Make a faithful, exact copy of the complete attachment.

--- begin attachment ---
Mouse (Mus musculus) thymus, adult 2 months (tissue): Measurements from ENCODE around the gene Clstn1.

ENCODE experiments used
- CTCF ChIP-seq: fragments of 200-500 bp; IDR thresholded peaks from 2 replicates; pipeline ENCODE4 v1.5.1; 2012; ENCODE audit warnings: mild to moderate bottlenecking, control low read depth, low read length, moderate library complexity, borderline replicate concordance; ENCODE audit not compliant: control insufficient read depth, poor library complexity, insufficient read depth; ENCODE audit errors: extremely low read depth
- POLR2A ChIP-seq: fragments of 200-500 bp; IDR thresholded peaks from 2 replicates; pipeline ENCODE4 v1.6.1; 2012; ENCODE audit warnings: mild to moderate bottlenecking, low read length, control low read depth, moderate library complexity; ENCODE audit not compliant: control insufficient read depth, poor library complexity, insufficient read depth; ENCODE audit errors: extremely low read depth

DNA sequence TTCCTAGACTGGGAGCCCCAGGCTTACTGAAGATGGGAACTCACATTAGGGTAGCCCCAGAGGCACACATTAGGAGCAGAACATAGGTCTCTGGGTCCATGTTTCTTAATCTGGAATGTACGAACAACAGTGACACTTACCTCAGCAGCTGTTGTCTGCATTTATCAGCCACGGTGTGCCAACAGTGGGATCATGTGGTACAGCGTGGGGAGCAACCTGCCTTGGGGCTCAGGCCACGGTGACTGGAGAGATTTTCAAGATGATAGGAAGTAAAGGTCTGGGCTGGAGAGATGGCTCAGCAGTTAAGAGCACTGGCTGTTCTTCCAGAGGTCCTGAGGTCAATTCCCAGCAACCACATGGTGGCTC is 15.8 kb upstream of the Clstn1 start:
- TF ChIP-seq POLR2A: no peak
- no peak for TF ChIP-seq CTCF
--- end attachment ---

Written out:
Mouse (Mus musculus) thymus, adult 2 months (tissue): Measurements from ENCODE around the gene Clstn1.

ENCODE experiments used
- CTCF ChIP-seq: fragments of 200-500 bp; IDR thresholded peaks from 2 replicates; pipeline ENCODE4 v1.5.1; 2012; ENCODE audit warnings: mild to moderate bottlenecking, control low read depth, low read length, moderate library complexity, borderline replicate concordance; ENCODE audit not compliant: control insufficient read depth, poor library complexity, insufficient read depth; ENCODE audit errors: extremely low read depth
- POLR2A ChIP-seq: fragments of 200-500 bp; IDR thresholded peaks from 2 replicates; pipeline ENCODE4 v1.6.1; 2012; ENCODE audit warnings: mild to moderate bottlenecking, low read length, control low read depth, moderate library complexity; ENCODE audit not compliant: control insufficient read depth, poor library complexity, insufficient read depth; ENCODE audit errors: extremely low read depth

DNA sequence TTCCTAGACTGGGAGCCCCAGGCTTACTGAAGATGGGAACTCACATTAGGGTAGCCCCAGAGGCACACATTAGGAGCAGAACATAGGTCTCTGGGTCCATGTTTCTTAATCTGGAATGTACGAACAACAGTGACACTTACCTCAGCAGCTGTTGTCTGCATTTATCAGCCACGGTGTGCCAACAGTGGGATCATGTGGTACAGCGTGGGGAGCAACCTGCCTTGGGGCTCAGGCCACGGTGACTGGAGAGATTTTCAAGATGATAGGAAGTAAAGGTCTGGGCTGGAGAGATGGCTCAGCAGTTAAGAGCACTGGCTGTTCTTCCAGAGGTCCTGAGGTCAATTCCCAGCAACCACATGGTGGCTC is 15.8 kb upstream of the Clstn1 start:
- TF ChIP-seq POLR2A: no peak
- no peak for TF ChIP-seq CTCF